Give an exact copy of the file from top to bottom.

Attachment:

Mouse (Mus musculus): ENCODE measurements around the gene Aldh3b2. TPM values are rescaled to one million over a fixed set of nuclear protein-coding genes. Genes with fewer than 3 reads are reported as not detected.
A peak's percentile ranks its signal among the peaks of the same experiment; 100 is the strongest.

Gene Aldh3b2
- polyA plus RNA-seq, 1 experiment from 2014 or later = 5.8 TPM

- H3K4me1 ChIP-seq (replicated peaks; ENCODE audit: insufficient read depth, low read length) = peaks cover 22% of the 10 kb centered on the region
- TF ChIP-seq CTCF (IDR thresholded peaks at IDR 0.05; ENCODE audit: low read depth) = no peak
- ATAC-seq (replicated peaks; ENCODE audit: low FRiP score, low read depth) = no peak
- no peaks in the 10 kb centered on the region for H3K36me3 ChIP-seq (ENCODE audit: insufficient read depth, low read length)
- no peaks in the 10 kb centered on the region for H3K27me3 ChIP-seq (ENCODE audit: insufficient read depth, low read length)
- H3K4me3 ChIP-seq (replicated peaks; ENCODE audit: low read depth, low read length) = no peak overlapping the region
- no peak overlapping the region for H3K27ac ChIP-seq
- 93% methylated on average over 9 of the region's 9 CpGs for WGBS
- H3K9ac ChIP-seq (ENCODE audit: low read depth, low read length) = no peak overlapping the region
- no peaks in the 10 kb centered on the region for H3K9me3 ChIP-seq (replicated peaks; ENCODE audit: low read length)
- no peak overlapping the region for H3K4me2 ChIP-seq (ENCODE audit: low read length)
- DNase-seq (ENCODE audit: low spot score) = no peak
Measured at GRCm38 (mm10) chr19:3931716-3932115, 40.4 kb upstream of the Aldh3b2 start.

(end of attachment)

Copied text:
Mouse (Mus musculus): ENCODE measurements around the gene Aldh3b2. TPM values are rescaled to one million over a fixed set of nuclear protein-coding genes. Genes with fewer than 3 reads are reported as not detected.
A peak's percentile ranks its signal among the peaks of the same experiment; 100 is the strongest.

Gene Aldh3b2
- polyA plus RNA-seq, 1 experiment from 2014 or later = 5.8 TPM

- H3K4me1 ChIP-seq (replicated peaks; ENCODE audit: insufficient read depth, low read length) = peaks cover 22% of the 10 kb centered on the region
- TF ChIP-seq CTCF (IDR thresholded peaks at IDR 0.05; ENCODE audit: low read depth) = no peak
- ATAC-seq (replicated peaks; ENCODE audit: low FRiP score, low read depth) = no peak
- no peaks in the 10 kb centered on the region for H3K36me3 ChIP-seq (ENCODE audit: insufficient read depth, low read length)
- no peaks in the 10 kb centered on the region for H3K27me3 ChIP-seq (ENCODE audit: insufficient read depth, low read length)
- H3K4me3 ChIP-seq (replicated peaks; ENCODE audit: low read depth, low read length) = no peak overlapping the region
- no peak overlapping the region for H3K27ac ChIP-seq
- 93% methylated on average over 9 of the region's 9 CpGs for WGBS
- H3K9ac ChIP-seq (ENCODE audit: low read depth, low read length) = no peak overlapping the region
- no peaks in the 10 kb centered on the region for H3K9me3 ChIP-seq (replicated peaks; ENCODE audit: low read length)
- no peak overlapping the region for H3K4me2 ChIP-seq (ENCODE audit: low read length)
- DNase-seq (ENCODE audit: low spot score) = no peak
Measured at GRCm38 (mm10) chr19:3931716-3932115, 40.4 kb upstream of the Aldh3b2 start.